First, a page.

Mr. Lai Mohammed, the Minister of Information and Culture, confirmed that 105 out of the 110 schoolgirls abducted by Boko Haram from the Government Girl Science and Technical College, Dapchi, Yobe State, have been released.
According to the government spokesman, the girls who were abducted on 19th February were released alongside a boy, making it 106 persons released by the terrorist group.
“What we have now is 105 girls and a boy; that makes it 106 persons released today”, he said.
The Nigerian government has however not stated the details of their release, but President Muhammadu Buhari’s Minister of Defence, Mansur Dan-Ali, in a programme of Channel TV, expressed confidence that the girls would be released soon.
The girls were after their release conveyed in buses amidst heavy security from Damaturu, the capital of Yobe State, to Maiduguri, the capital of Borno State.
One of the schoolgirls identified as, Liya Sharubu, who is believed to have been the 106th girl was however held back in captivity by the insurgence for allegedly refusing to denounce her Christian faith.
According to reports, the girl who was asked to accept Islam and profess it publicly, vehemently refused. Consequently, the group held her back.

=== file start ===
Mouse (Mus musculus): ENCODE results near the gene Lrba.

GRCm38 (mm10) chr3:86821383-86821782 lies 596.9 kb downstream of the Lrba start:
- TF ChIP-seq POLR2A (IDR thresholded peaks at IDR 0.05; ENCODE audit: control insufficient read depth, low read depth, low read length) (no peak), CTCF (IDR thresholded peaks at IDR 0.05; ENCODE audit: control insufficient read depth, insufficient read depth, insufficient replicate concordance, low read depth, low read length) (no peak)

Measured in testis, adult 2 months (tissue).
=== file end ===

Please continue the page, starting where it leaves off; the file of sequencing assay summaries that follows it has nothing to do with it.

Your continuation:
Khadija Grema, one of the freed girls, noted that Liya Sharubu, who also refused to wear the hijab like her colleagues while in captivity, was warned that she would be held back if she refuses to accept Islam.
The girl’s mother upon hearing that her daughter was not among those released fainted and had remained in coma.
Bukar Kachalla, the secretary of the abducted Dapchi girl’s parents, confirmed the development to Premium Times, saying that; “It was sad, when we heard that Liya was not released.”
“We were told by the Boko Haram that she was not released because she refused to put on hijab,” he added.
According to the Minister, the Federal Government did not pay any ransom and did not swap any terrorist for the freedom of the girls.
He noted that they were freed unconditionally by the sect out of a moral burden as they breach the ceasefire talks between Boko Haram and federal government.
“It is not true that we paid ransom for the release of the Dapchi girls, neither was there a prisoner swap to secure their release.
“What happened was that the abduction itself was a breach of the ceasefire talks between the insurgents and the government, hence it became a moral burden on the abductors. Any report that we paid ransom or engaged in prisoner swap is false,” he said.